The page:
Matthews, a farm boy serving in Vietnam, feels sympathy for the occupants of a village where a blight has killed the rice crop. He hopes to use his own experience with scientific farming to help them grow a new crop. He also feels a kinship with the people of the village which he expresses by sharing food and playing with the children. But his fellow soldier Bookman believes that getting too close to the villagers only plays into the hands of the enemy Vietcong, and he encourages Matthews to be less empathetic and to watch out for himself and his fellow soldiers to the exclusion of the welfare of Vietnamese civilians. Both men learn hard lessons.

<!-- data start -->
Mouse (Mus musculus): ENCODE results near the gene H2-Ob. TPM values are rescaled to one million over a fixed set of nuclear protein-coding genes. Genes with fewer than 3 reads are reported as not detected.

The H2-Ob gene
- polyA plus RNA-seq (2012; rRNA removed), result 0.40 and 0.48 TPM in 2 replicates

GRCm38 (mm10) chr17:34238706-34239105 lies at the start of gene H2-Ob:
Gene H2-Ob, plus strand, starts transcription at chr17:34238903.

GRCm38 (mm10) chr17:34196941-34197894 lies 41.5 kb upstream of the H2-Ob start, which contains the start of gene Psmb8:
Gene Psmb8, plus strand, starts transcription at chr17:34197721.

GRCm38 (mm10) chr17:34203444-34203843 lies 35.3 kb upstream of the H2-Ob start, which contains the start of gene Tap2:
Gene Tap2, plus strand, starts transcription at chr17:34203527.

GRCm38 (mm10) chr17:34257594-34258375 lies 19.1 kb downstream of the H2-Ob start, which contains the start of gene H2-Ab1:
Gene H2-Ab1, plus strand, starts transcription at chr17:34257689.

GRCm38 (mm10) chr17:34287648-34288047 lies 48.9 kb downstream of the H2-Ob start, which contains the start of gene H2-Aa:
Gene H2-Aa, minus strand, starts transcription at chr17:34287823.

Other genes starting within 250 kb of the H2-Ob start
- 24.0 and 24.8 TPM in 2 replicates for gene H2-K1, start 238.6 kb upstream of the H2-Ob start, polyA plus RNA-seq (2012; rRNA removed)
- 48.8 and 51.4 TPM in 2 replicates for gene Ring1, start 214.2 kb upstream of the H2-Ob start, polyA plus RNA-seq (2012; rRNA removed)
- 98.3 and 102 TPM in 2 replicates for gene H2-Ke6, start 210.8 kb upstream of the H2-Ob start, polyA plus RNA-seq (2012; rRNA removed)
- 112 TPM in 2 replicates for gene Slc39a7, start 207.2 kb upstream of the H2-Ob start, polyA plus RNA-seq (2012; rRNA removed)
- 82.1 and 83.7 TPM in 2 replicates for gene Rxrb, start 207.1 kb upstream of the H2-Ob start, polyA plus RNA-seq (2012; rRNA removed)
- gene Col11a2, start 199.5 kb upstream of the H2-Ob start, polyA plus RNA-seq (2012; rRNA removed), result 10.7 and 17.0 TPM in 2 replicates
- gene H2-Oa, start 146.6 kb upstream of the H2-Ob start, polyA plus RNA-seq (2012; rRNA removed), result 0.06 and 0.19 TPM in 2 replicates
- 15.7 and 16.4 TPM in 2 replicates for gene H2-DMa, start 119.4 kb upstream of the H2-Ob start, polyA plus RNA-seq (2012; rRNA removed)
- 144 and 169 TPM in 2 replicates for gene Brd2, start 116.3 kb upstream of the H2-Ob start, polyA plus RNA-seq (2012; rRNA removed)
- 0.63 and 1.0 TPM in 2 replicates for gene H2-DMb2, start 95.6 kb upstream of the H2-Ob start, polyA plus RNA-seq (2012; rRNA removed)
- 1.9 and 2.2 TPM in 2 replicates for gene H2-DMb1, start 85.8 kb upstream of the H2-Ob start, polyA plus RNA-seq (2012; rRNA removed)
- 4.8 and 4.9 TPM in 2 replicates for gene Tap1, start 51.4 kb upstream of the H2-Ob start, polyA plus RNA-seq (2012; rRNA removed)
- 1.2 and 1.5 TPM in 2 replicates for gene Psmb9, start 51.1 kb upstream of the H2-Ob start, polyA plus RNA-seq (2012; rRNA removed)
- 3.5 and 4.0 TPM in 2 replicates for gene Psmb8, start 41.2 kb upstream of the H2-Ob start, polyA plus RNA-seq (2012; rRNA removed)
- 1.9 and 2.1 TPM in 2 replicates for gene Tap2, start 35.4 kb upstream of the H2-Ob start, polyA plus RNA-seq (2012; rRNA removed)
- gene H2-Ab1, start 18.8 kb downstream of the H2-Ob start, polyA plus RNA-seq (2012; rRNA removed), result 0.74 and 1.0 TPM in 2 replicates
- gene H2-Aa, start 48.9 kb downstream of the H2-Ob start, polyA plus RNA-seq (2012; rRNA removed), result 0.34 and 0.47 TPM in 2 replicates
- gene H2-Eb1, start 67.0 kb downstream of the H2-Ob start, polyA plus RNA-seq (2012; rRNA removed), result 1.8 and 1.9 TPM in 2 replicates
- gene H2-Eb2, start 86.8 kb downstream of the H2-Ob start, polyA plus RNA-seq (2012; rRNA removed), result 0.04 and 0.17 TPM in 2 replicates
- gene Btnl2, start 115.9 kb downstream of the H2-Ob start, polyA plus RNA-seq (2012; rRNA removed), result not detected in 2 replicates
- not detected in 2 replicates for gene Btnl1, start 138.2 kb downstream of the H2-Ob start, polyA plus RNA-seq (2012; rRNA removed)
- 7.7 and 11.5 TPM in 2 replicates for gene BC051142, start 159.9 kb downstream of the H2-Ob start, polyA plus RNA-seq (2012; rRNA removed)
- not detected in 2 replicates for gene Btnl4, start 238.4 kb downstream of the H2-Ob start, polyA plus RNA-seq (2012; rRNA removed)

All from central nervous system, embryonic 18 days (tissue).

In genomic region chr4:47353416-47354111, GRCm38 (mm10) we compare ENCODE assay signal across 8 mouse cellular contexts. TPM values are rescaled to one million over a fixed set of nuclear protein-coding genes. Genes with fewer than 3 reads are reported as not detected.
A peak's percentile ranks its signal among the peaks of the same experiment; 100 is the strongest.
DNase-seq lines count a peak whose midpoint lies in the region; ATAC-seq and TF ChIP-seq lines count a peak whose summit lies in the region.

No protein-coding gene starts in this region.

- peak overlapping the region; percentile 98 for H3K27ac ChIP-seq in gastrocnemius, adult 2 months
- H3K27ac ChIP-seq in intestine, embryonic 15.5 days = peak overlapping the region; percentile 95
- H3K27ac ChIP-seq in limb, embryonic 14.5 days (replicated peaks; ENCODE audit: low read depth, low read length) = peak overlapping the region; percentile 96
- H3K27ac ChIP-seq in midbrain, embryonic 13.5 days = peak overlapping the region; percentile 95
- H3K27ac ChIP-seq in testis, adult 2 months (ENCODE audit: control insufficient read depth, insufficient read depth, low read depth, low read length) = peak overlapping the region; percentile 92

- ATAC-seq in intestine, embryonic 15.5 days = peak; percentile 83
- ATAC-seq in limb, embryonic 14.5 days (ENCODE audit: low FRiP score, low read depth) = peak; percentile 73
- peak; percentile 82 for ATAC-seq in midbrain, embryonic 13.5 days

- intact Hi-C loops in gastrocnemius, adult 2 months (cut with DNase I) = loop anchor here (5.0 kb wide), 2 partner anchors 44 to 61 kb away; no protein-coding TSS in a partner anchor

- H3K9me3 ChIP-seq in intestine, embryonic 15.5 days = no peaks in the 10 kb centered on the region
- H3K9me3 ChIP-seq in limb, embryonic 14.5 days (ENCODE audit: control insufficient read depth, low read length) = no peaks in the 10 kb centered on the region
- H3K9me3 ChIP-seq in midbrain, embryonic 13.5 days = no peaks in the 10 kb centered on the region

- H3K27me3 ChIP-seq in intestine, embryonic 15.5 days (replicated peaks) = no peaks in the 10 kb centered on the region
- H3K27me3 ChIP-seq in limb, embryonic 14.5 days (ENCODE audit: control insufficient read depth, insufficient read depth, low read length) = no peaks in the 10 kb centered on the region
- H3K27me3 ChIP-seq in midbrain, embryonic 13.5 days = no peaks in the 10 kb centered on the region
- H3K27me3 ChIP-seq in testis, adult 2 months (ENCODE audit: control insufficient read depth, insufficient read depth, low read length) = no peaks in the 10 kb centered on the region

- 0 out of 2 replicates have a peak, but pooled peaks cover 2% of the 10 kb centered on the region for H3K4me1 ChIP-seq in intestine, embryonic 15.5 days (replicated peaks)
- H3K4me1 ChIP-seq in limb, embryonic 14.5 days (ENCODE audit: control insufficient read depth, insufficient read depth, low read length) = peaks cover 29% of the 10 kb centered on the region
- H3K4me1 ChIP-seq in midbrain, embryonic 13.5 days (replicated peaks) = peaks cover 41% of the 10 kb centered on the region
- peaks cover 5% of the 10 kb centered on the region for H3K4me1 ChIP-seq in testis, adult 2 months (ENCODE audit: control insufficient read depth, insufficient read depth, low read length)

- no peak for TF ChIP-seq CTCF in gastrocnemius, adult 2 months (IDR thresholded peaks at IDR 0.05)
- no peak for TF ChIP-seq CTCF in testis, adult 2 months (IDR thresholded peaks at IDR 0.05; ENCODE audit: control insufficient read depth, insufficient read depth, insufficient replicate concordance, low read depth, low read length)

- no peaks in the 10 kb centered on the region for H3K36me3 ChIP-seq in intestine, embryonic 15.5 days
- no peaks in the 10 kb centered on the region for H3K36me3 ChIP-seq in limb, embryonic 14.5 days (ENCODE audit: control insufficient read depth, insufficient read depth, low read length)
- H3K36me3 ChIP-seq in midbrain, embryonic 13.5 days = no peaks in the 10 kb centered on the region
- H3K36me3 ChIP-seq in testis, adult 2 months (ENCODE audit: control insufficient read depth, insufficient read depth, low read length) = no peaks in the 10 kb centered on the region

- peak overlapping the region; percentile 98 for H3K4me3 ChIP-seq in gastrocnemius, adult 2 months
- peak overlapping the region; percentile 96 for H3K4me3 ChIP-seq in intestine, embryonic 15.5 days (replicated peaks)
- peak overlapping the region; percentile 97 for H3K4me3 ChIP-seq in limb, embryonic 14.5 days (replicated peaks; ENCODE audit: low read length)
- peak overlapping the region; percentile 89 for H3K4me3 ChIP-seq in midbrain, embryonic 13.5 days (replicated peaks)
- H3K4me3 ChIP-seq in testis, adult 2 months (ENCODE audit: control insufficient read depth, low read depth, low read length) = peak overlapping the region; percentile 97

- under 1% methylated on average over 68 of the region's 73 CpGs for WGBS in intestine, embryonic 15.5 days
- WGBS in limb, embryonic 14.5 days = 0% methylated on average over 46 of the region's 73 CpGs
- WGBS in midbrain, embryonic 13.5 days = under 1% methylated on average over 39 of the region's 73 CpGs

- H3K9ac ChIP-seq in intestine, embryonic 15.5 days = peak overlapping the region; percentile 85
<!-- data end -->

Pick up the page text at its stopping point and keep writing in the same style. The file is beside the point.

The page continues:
Jim Beaver <firstname.lastname@example.org>